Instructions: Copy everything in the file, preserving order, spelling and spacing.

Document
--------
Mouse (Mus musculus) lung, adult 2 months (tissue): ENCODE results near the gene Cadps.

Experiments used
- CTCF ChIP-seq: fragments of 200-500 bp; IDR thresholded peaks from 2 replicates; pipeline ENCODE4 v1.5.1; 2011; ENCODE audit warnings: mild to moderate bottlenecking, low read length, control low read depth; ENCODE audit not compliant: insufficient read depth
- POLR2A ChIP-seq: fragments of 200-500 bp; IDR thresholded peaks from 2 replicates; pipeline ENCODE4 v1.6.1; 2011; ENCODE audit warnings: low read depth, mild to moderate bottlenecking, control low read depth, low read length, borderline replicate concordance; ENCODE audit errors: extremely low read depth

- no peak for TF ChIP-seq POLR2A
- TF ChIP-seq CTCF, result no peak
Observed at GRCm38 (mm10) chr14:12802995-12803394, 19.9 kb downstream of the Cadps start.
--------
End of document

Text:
Mouse (Mus musculus) lung, adult 2 months (tissue): ENCODE results near the gene Cadps.

Experiments used
- CTCF ChIP-seq: fragments of 200-500 bp; IDR thresholded peaks from 2 replicates; pipeline ENCODE4 v1.5.1; 2011; ENCODE audit warnings: mild to moderate bottlenecking, low read length, control low read depth; ENCODE audit not compliant: insufficient read depth
- POLR2A ChIP-seq: fragments of 200-500 bp; IDR thresholded peaks from 2 replicates; pipeline ENCODE4 v1.6.1; 2011; ENCODE audit warnings: low read depth, mild to moderate bottlenecking, control low read depth, low read length, borderline replicate concordance; ENCODE audit errors: extremely low read depth

- no peak for TF ChIP-seq POLR2A
- TF ChIP-seq CTCF, result no peak
Observed at GRCm38 (mm10) chr14:12802995-12803394, 19.9 kb downstream of the Cadps start.